Patients with cancers that exhibit multidrug resistance will likely receive treatments that are wrong for them. A failed attempt at chemotherapy is detrimental to the physical and emotional well being of patients, is financially burdensome, and may preclude further effective therapies.
Rational Therapeutics’ EVA assay uses your living tumor cells to determine which drug or drug combination induces apoptosis in the laboratory. Each patient is highly individualized with regard to sensitivity to chemotherapy drugs. A patient’s responsiveness to chemotherapy is as unique as their fingerprints.
Rational Therapeutics, leading the way in custom-tailored, assay-directed therapy, provides personal cancer strategies based on the tumor response in the laboratory. This eliminates much of the guesswork prior to the patient undergoing the potentially toxic side effects of chemotherapy regimens that could prove to be of little value against their cancer. Rational Therapeutics may be contacted at:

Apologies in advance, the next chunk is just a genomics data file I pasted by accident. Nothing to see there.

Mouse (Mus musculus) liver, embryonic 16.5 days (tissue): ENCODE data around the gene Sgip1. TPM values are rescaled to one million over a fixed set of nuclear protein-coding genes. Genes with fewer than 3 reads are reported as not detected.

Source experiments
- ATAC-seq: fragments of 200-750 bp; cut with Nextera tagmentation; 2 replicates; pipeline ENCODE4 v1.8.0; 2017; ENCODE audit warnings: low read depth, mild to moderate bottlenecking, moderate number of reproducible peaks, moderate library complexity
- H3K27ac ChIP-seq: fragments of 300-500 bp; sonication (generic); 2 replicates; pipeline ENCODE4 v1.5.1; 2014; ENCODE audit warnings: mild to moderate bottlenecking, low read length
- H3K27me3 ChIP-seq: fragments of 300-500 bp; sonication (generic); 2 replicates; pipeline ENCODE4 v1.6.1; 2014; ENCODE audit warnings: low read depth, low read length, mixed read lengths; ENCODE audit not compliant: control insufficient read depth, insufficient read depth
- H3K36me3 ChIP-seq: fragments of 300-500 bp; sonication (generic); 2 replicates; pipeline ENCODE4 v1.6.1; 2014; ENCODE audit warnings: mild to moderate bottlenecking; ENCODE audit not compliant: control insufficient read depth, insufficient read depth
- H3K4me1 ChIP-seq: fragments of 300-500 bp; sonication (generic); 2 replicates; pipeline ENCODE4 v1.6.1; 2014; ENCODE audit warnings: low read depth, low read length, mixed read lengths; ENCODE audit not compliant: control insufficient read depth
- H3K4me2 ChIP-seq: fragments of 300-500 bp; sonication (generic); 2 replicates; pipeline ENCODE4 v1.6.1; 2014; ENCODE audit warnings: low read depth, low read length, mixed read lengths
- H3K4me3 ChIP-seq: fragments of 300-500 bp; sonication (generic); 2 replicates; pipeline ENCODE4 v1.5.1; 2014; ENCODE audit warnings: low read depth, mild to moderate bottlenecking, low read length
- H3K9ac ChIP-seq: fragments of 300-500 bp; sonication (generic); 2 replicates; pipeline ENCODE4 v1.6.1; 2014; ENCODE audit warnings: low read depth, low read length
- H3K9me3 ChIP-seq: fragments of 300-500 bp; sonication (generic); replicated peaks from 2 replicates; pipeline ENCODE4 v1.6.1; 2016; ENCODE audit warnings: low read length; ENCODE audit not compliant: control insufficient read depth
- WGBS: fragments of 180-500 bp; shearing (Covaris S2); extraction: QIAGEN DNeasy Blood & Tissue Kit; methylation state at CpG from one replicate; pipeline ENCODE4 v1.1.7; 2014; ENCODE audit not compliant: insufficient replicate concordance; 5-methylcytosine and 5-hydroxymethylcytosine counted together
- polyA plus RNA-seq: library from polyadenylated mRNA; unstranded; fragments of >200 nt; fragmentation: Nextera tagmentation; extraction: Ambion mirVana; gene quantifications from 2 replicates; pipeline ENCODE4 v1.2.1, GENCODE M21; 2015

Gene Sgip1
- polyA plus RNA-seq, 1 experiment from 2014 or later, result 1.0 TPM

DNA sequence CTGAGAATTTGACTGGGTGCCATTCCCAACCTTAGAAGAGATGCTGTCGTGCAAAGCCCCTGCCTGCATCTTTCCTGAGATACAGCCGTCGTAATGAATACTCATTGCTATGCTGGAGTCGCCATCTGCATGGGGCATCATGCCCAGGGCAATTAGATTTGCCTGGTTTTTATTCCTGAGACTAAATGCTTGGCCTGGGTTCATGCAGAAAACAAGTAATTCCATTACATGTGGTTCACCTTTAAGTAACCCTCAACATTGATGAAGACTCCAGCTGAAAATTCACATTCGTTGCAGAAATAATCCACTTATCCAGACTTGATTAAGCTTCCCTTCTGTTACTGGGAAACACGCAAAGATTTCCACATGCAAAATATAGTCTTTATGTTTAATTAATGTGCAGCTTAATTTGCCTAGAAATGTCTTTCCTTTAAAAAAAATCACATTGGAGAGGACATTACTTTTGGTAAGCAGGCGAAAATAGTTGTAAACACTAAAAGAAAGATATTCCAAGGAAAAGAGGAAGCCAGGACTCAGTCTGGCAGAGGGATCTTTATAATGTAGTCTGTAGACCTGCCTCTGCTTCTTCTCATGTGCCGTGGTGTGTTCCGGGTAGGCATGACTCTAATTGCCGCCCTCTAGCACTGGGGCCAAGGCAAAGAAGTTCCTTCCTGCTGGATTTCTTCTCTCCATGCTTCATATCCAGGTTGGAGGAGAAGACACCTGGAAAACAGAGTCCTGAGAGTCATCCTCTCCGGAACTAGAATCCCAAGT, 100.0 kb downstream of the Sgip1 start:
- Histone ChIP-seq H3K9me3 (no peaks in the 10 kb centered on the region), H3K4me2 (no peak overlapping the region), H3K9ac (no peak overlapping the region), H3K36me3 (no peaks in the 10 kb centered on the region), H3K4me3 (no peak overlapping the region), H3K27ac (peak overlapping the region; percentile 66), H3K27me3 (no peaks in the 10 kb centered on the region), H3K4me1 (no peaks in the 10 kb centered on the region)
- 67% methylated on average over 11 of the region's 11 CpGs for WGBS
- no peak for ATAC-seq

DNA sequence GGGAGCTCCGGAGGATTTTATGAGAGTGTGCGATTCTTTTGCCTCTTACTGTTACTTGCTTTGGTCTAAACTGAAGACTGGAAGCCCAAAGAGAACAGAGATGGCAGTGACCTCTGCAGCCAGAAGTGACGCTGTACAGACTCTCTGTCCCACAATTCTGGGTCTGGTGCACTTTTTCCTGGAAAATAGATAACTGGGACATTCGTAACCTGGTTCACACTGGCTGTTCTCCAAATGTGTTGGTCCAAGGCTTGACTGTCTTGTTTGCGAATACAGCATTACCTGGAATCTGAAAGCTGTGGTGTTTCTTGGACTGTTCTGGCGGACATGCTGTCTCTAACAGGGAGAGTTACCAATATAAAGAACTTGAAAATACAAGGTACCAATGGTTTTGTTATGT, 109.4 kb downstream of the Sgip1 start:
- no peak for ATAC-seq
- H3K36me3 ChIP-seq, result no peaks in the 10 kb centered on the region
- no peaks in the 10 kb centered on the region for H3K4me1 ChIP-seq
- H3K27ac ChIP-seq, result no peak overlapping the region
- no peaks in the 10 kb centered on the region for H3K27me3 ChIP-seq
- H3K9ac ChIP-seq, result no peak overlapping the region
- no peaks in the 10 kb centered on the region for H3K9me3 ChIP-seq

Rational Therapeutics, Inc.
750 East 29th Street
Long Beach, CA 90806
Telephone: (562) 989-6455 begin_of_the_skype_highlighting (562) 989-6455 end_of_the_skype_highlighting ; Fax: (562) 989-8160
Web site: www.rationaltherapeutics.com
In addition to the EVA chemosensitivity testing, we advocate immunohistochemistry testing of your tumor to provide additional data that will assist in making treatment decisions. The importance of the immunohistochemistry test is described in the Cancer Treatment: The Critical Factors protocol. The immunohistochemistry test can be done if your physician sends a specimen of your tumor to a specialty laboratory called Impath (www.impath.com). Impath can be reached by calling (800) 447-5816 begin_of_the_skype_highlighting (800) 447-5816 end_of_the_skype_highlighting . Impath also performs chemosensitivity testing of living tumors (fresh specimens). Because many chemotherapy patients’ primary tumors were previously removed or irradiated, Impath can perform the immunohistochemistry test with a frozen or parraffin-preserved tissue sample that is accessible through the pathology laboratory that examined your previous tumor(s).